Forum Role: Participant
Active Since: February 16, 2017
Topics Started: 0
Replies Created: 7

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Viewing 7 posts - 1 through 7 (of 7 total)
  • Linda
    Participant
    Doing a comparison study was a great learning experience.  I did a study between a flight feather and a down feather - which with further study I realized was actually a semi-plume feather.  The flight feather is a wing rather than a tail feather, I think.  It has bands of faded light and dark browns.  So, since it is faded, I believe it is an old, molted feather.  It is 9 1/2 "  and looks to be the feather of a red-tailed hawk.  The semi-plume feather is quite beautiful with a striking spotted pattern.  I plan to redraw it once my drawing skills improve! Also, I need to figure out how to identify this feather.  The spots are probably a good clue.DSCN1092
  • Linda
    Participant
    The sketch below shows the trials of nesting season.  A pair of redwing blackbirds have a nest in the lake grass along the shoreline.  I constantly see one of the blackbirds, male I'm assuming, chasing a crow away.  The crow keeps coming back and the blackbird has to expend so much energy chasing the crow! Then one morning, there was a turkey vulture there.  I wondered if the eggs or hatchlings were destroyed.  But the little blackbird chased away this huge vulture.  The vulture did not come back but the crow is around.  Daily, for over a week, the blackbird chases the crow.  I wonder if any survived in the nest, and if not, whether another clutch of eggs was laid.  There is still something there to protect.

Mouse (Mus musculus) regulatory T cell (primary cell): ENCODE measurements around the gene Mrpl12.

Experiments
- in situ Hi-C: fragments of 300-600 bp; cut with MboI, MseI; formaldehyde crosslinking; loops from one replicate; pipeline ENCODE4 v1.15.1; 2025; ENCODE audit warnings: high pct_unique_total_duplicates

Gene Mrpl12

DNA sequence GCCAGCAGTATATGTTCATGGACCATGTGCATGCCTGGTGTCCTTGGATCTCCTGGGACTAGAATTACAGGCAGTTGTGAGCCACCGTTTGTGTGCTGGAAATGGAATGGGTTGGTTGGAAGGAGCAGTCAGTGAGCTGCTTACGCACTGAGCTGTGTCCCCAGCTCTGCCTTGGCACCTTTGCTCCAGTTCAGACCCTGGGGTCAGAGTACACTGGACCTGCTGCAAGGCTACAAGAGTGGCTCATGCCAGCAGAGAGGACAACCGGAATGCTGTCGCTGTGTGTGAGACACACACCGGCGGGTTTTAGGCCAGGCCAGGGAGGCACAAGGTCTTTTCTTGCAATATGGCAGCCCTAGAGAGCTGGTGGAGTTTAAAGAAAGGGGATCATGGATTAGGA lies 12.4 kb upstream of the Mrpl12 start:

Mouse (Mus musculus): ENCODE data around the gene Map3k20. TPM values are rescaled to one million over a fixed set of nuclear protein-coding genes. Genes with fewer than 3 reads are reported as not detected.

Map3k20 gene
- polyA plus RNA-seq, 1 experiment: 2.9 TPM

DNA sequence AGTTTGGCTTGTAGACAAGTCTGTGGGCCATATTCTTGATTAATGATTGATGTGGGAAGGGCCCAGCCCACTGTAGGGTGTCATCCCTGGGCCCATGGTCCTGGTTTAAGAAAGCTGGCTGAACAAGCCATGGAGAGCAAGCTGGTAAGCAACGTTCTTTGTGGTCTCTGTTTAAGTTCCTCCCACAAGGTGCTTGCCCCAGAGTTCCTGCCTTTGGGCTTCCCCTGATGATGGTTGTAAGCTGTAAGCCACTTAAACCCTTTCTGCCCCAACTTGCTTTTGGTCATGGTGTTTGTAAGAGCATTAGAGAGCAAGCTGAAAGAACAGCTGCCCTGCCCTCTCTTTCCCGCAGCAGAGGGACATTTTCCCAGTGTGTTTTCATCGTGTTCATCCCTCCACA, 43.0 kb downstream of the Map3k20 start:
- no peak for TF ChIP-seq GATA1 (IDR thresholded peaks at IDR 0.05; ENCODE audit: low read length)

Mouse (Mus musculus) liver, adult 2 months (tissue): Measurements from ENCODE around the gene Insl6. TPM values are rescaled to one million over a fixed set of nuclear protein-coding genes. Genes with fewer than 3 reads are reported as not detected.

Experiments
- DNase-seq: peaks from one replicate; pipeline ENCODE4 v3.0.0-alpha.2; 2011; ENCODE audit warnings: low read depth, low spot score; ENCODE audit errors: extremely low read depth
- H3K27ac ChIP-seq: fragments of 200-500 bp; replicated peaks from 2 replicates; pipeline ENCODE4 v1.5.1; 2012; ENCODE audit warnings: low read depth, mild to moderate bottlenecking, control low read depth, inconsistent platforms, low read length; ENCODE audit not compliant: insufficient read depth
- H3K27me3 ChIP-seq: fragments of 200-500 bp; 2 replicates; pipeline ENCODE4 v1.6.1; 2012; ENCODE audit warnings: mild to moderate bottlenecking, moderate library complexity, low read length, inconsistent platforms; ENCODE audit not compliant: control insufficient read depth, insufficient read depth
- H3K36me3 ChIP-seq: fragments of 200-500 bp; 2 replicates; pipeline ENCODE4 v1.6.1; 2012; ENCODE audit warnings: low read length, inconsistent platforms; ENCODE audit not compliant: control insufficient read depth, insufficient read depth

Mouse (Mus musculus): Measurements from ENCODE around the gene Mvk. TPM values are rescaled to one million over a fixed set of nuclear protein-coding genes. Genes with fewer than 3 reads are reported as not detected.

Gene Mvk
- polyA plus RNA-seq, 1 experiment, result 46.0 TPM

• Linda
    Participant
    DSCN1091
  • Linda
    Participant
    Below is my submission.  A bit messy for a first try but it was a very enjoyable experience.  It took 3 tries - the first two times were too noisy with human activities - leaf blowers, chain saws, etc.  Grrr...  When I first sat down the third time on the dock at the lake (across the street from my home), there only seemed a tiny bit of activity.  But soon enough, I saw there was lots going on.  From tiny winged bugs of some sort, to a large vulture flying overhead.  And I was very surprised to see a huge snake curled up in the lake grass quite near me.  Didn't even notice it at first.  I think it's a rat snake.  I look forward to being better at identifying what I am seeing.  Most of the birds I did know.  We're lucky in this part of Michigan to have sandhill cranes.  They were calling out while I was sitting there.  A very fun time!
  • Linda
    Participant
    DSCN1088
  • Linda
    Participant
    yellow warblerThe picture actually looks better on paper than in the photo.  But I hope to get better with detail and proportion.  The good thing is, that by doing this sketch, I'll be looking at more detail the next time I spot a yellow warbler.  This actually came out better than I expected!
    in reply to: Jump Right in! #662615
  • Linda
    Participant
    I want to slow down and be more observant of my surroundings outdoors and nature journaling will be the perfect way to do that.  I also need to be better at identifying plants and birds which this will also help me with.  Several years ago I was pretty good at sketching but have lost my touch and need to start over.  Looking at the journalers here, I hope to become as great as they are!  I like the tip to think of the fundamental shapes in nature such as circles and ovals which is an easier way to start sketching.  I also liked the patches of color that the journaler used on the pages to show all the colors in the place that was being observed.
Viewing 7 posts - 1 through 7 (of 7 total)